Image of a successful FlutterFire configuration

You can also check your Firebase console to confirm that the project was created and configurations were done for all the platforms you specified.

Image of a successful Firebase console project creation

If you’ve ever configured Firebase for different platforms, you’ll appreciate the introduction of the FlutterFire CLI, as it makes this process seamless and easy. In the next section, we’ll make use of Firebase services.

Implementing Firebase Remote Config

The goal of this section is to use Remote Config to change the look of our app remotely, specifically the colors. Run flutter pub add firebase_remote_config to add the Firebase plugin for Remote Config.

Normally, before using Firebase in a Flutter app, you need to initialize Firebase by calling Firebase.initialiseApp(). So let’s do that, but this time, we will pass in our generated Firebase option as the option argument.

Go to the main.dart file and update the main() method with the code below.


 void main() async {
   WidgetsFlutterBinding.ensureInitialized();

     /// Here, we initialize Firebase and pass in our generated
     /// Firebase option [DefaultFirebaseOptions.currentPlatform]
    await Firebase.initializeApp(
        options: DefaultFirebaseOptions.currentPlatform,
    );

    runApp(const MyApp());
}
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We pass DefaultFirebaseOptions.currentPlatform so that Flutter will use configurations automatically for the platform that’s currently running.

Don’t forget to import the generated firebase_options.dart file by adding the code below at the topmost level of the main.dart file.

import 'firebase_options.dart';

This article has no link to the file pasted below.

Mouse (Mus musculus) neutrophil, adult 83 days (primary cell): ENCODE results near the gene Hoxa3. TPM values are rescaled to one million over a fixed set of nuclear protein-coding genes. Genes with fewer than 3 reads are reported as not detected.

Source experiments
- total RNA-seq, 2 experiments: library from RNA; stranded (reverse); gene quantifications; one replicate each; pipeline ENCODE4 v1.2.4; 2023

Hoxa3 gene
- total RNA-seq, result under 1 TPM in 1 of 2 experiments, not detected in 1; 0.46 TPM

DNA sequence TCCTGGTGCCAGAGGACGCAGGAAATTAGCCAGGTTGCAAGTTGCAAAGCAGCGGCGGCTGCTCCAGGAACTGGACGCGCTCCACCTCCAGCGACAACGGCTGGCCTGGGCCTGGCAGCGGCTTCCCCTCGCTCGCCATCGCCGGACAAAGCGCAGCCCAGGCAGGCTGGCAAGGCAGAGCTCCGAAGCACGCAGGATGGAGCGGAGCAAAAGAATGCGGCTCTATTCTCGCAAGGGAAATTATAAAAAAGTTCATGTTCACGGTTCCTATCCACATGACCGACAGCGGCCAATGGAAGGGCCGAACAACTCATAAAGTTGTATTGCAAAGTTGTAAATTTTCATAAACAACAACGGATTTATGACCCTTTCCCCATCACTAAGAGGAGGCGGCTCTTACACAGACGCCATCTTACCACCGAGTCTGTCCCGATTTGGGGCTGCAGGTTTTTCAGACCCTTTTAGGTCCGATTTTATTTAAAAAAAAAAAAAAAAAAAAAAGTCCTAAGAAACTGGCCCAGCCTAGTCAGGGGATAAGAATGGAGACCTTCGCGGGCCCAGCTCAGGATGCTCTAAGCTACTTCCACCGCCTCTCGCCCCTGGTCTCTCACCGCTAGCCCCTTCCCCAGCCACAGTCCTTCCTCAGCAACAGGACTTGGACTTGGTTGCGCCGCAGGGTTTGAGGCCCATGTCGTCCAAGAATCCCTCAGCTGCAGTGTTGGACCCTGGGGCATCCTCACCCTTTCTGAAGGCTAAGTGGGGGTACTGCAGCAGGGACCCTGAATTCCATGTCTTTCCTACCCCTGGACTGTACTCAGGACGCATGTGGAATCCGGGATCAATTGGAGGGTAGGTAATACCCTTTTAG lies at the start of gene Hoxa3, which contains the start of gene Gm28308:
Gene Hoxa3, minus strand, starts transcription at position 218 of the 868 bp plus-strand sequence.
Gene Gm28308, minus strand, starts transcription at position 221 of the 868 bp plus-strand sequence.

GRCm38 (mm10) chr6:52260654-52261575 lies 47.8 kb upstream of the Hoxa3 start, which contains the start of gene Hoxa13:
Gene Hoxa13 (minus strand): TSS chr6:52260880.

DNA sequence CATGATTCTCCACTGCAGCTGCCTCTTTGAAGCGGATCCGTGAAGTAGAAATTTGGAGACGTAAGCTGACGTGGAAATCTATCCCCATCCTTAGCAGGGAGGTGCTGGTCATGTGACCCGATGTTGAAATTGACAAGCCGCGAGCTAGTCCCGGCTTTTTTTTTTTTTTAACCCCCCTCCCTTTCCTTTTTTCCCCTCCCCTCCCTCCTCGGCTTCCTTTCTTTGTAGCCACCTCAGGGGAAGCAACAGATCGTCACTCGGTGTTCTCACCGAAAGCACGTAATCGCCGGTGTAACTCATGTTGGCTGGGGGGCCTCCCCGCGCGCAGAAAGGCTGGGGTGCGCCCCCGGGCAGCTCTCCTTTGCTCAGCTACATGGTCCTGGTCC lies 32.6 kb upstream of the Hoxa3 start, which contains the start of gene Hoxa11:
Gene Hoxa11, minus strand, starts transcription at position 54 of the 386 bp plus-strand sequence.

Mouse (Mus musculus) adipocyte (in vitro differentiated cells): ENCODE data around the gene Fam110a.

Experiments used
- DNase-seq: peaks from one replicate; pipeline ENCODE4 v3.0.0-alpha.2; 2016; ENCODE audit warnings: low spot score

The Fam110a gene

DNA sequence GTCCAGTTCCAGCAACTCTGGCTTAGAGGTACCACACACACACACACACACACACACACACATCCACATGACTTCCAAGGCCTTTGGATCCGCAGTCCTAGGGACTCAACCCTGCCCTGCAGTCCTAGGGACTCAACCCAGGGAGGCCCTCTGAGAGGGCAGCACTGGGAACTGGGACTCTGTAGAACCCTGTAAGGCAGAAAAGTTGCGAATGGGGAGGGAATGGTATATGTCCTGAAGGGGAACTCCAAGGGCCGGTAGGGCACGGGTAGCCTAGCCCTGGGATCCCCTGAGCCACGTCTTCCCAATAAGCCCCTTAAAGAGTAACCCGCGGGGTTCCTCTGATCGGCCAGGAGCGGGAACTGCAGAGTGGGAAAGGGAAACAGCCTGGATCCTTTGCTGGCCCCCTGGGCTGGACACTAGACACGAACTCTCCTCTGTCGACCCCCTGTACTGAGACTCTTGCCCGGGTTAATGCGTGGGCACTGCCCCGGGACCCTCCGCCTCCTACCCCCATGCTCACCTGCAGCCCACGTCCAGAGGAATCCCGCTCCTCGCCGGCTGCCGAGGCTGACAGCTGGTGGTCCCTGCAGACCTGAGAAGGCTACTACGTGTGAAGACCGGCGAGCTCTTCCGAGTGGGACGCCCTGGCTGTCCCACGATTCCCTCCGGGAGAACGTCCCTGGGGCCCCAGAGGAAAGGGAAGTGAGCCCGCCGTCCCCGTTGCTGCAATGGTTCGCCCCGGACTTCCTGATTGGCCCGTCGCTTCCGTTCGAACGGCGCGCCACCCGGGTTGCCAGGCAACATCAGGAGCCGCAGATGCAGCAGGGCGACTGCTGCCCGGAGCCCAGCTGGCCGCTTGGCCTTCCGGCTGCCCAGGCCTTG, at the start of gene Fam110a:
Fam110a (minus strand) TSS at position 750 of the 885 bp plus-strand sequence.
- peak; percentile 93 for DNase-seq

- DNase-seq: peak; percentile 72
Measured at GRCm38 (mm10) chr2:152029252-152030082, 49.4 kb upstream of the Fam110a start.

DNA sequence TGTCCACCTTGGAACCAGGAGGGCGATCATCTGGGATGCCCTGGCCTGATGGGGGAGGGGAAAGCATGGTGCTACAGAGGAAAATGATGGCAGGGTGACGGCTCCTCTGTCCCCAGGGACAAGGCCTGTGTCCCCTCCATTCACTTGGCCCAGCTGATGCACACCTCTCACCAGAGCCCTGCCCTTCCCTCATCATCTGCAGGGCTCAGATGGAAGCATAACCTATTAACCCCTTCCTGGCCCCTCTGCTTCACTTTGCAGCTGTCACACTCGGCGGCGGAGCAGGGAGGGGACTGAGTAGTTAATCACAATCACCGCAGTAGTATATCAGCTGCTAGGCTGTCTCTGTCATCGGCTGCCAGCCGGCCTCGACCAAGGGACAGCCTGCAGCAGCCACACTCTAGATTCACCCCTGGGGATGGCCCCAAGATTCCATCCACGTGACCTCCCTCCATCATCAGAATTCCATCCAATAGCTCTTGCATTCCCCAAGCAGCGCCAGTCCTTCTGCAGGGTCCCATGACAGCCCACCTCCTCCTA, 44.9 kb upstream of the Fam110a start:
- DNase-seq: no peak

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Remote Config provides options to save and restore simple String, Int, Boolean, and Double values.

In our case, though, we want the flexibility to change certain colors of our app, so we need a way to convert a Color object to a String and vice versa. The code snippet below does just that. Create a file named color_ext.dart and include the code below.

import 'package:flutter/material.dart';

extension ColorHex on Color {
  /// String is in the format "aabbcc" or "ffaabbcc" with an optional leading "#".
  static Color fromHex(String hexString) {
    final buffer = StringBuffer();
    if (hexString.length == 6 || hexString.length == 7) buffer.write('ff');
    buffer.write(hexString.replaceFirst('#', ''));
    return Color(int.parse(buffer.toString(), radix: 16));
  }

  /// Prefixes a hash sign if [leadingHashSign] is set to `true` (default is `true`).
  String toHex({bool leadingHashSign = true}) => '${leadingHashSign ? '#' : ''}'
      '${alpha.toRadixString(16).padLeft(2, '0')}'
      '${red.toRadixString(16).padLeft(2, '0')}'
      '${green.toRadixString(16).padLeft(2, '0')}'